In recent months CEI has presented the case for a “Abuse of Crisis Prevention Act” to counter and prevent the political predation that continues to accompany crises like COVID, the financial meltdown, and 9/11.
An essay on that topic, “Framing an ‘Abuse-of-Crisis Prevention Act’ to Confine the Federal Government” now appears on the Social Science Research Network, based upon a speech delivered at CEI’s 2022 Annual Summit in Santa Fe, New Mexico to outline and frame the concept.
Such legislation would naturally entail several “Titles,” and I realize there was probably not a single spot where I’d laid those specifics and the basic notion out in less than a page. As it happens, the Abstract for the SSRN piece does just that, providing a quick capsule of what we’re trying to accomplish:
The COIVD pandemic of 2020 represented the third, not first, economic shock of the 21st Century to which the response has been rampant political predation, with no consequences for the perpetrators. Limited government, already largely exiled, cannot withstand further such insults. An “Abuse-of-Crisis Prevention Act” is necessary before the next major shock befalls us. There are several steps that must be taken.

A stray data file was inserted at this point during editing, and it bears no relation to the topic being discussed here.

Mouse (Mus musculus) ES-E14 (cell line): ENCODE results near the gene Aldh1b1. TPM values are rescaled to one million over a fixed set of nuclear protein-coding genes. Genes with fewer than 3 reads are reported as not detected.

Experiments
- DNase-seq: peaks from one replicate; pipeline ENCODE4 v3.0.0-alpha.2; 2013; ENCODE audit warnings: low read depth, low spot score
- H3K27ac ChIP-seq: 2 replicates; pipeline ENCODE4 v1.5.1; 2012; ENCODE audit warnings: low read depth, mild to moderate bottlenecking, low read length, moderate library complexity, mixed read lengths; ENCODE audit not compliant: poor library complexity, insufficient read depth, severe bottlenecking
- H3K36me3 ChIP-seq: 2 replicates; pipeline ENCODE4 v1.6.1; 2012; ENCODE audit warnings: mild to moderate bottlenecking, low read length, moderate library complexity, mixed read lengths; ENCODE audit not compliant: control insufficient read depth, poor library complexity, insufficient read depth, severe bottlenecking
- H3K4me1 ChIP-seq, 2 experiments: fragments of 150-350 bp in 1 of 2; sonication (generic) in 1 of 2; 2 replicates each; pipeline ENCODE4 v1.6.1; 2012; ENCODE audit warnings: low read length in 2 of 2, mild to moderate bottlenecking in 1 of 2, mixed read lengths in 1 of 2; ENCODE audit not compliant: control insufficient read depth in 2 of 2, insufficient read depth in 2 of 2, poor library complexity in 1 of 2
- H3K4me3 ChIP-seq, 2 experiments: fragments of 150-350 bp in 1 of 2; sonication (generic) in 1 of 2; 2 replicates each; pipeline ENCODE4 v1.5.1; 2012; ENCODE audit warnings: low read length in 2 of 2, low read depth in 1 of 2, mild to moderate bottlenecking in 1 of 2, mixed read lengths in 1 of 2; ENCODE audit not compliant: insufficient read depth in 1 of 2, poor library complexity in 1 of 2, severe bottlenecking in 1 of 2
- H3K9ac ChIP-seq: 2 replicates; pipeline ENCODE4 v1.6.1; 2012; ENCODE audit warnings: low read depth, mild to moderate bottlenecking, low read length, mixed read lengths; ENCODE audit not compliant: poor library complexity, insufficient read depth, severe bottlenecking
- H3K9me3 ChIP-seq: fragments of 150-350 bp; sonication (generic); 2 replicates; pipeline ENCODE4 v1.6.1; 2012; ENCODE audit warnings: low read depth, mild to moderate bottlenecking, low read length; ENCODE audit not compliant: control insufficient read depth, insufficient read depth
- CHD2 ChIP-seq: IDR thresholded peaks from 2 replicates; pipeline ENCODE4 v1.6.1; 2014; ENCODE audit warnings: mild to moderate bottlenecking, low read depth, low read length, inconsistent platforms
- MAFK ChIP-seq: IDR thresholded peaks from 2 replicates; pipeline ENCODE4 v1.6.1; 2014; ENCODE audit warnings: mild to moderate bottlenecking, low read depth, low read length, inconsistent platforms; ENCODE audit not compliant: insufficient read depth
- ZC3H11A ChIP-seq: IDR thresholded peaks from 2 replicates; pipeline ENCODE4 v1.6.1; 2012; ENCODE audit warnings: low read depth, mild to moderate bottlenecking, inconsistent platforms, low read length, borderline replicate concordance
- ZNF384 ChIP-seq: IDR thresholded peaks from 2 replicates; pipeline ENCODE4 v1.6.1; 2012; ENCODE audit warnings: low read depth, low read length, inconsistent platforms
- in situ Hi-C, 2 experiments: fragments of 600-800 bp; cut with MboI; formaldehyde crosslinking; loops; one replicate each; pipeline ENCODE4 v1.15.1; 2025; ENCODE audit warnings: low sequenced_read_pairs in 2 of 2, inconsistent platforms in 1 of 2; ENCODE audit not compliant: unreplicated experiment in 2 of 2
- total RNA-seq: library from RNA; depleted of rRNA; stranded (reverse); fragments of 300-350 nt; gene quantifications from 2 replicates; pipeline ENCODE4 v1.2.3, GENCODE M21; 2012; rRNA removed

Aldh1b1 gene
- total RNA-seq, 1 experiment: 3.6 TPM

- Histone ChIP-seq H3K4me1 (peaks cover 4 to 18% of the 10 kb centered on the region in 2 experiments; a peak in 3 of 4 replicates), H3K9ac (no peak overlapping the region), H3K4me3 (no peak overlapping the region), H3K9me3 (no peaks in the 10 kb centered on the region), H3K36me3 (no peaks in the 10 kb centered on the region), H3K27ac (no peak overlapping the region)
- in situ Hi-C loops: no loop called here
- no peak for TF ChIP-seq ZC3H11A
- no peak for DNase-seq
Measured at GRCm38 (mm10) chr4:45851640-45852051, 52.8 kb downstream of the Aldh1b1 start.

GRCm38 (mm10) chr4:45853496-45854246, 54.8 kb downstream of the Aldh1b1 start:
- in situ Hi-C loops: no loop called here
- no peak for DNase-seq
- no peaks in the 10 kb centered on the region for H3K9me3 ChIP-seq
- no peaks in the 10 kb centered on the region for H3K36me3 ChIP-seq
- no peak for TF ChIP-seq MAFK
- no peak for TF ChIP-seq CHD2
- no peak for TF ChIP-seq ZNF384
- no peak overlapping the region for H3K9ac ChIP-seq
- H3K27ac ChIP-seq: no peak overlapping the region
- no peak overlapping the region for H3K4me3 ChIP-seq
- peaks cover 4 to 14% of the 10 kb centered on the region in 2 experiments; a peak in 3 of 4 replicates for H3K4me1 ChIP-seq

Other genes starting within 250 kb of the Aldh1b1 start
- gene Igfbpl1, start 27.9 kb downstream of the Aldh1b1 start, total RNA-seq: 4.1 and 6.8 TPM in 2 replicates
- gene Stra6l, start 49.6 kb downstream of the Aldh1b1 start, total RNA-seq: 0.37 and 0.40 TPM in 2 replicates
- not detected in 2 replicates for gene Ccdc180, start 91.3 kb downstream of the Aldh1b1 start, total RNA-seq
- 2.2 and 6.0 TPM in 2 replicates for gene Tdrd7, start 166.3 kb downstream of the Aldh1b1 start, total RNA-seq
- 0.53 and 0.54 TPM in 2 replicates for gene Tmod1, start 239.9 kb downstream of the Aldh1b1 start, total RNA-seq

Title I entails regulatory liberalization and phase-out of the administrative state; Title II requires policymakers to foster household intergenerational wealth rather than federal intergenerational debt; and ends their self-serving helicopter government custodial care of able-bodied adult countrymen; Title III fosters business and corporate “doomsday prepping” and extreme “rainy-day” resilience to prevent rent-seeking and the federal/state flash-policy knee-jerk reactions that will otherwise happen automatically; Title IV entails restricting “emergency declarations,” so called, plus implementing sweeping insurance market reforms to privatize readiness to the ultimate degree; Title V entails a fulfillment of state sovereignty that looks beyond mere unrealized “federalism.” Finally, Title VI calls for the harsh discipline of political predation.
What is commonly called “reset” today is instead an expansion of already-in-process increasingly arrogant coercive progressive policies. In contrast, and not exhaustive, the six legislative “Titles” outlined herein mark the beginnings of a genuine reset, which necessarily entails a restoration of limits on centralization and appropriate discipline of political leaders’ attempts at exploitation of crisis.
There will be more to come, including new Titles as this project expands. See also the recent report, “The Case for Letting Crises Go to Waste: How an ‘Abuse-of-Crisis Prevention Act’ Can Help Rein in Runaway Government Growth.”